Significance of regional wall thickening abnormalities relative to transmural myocardial perfusion in anesthetized dogs.
In 15 open-chest, anesthetized dogs, regional systolic wall thickening (% delta WT) was measured with sonomicrometry and regional blood flow was determined with tracer microspheres (7-10 micron) before and after various degrees of coronary artery narrowing were created with a hydraulic occluder. The stenoses were categorized into four groups by the effect on % delta WT, and the corresponding myocardial blood flow (MBF) was determined in four layers across the ventricular wall (layer 1: subendocardium; layer 4: subepicardium). In group 1, % delta WT decreased 44 +/- 10% and only layer 1 MBF was significantly reduced (-28%); in group 2, % delta WT decreased 77 +/- 8% and MBF was reduced in both layers 1 and 2 (-52% and -36%, respectively); in group 3, % delta WT decreased 104 +/- 3% and MBF was reduced in the three inner layers (layer 1: -65%; layer 2: -58%; layer 3: -34%); in group 4, % delta WT decreased 145 +/- 9% (systolic wall thinning) and transmural reduction of MBF was found (layer 1: -74%; layer 2: -68%; layer 3: -55%; layer 4: -29%). We conclude that (1) up to 75% reduction in systolic wall thickening may occur when perfusion to only the inner one-half of the myocardium is decreased; (2) akinetic wall motion may be observed when perfusion remains normal in the subepicardial one-fourth of the wall; and (3) dyskinesia (wall thinning) occurs when blood flow is reduced transmurally.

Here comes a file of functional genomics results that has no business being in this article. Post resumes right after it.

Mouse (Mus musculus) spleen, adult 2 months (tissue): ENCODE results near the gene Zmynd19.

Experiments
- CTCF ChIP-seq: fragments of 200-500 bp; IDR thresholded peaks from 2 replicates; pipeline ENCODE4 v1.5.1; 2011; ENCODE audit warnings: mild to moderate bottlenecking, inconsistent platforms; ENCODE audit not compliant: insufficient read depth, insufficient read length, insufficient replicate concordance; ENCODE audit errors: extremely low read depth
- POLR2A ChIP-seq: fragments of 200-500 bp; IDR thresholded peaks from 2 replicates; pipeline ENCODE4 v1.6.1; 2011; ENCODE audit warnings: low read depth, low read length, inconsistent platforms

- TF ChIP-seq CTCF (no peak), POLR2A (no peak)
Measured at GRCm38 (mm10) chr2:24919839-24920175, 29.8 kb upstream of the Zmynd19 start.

- Copyright © 1980 by American Heart Association